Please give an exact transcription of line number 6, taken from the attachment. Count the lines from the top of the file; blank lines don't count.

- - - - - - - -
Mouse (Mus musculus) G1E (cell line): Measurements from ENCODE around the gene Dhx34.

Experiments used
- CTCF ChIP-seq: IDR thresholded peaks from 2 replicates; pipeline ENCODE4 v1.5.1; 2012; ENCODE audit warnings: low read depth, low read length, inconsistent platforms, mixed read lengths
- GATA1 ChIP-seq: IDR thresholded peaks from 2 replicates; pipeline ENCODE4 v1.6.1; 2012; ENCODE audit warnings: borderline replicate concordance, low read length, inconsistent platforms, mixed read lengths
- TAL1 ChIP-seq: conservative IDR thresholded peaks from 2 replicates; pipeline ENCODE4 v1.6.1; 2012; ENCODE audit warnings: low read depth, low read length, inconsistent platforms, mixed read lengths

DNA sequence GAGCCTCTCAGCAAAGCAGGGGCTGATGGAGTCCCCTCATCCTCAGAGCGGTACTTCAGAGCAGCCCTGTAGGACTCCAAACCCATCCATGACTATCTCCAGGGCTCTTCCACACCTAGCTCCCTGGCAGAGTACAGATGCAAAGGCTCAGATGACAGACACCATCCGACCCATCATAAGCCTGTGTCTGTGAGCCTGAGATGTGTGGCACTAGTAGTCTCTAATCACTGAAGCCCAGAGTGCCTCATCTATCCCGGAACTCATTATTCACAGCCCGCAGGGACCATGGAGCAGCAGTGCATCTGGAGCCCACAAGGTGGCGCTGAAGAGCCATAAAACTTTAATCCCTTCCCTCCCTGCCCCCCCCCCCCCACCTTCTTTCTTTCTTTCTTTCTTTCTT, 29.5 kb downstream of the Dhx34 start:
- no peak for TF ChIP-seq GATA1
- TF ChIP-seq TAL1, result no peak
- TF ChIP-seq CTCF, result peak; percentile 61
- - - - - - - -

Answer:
DNA sequence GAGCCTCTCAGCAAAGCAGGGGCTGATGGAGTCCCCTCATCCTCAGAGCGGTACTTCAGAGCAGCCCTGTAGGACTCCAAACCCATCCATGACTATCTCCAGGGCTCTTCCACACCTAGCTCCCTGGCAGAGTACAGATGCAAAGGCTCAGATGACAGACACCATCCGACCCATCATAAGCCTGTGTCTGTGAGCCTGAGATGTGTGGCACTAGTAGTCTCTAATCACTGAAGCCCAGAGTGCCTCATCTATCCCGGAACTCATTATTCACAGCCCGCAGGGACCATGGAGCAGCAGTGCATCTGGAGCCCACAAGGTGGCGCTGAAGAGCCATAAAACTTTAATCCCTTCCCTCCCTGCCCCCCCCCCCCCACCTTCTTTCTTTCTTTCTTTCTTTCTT, 29.5 kb downstream of the Dhx34 start: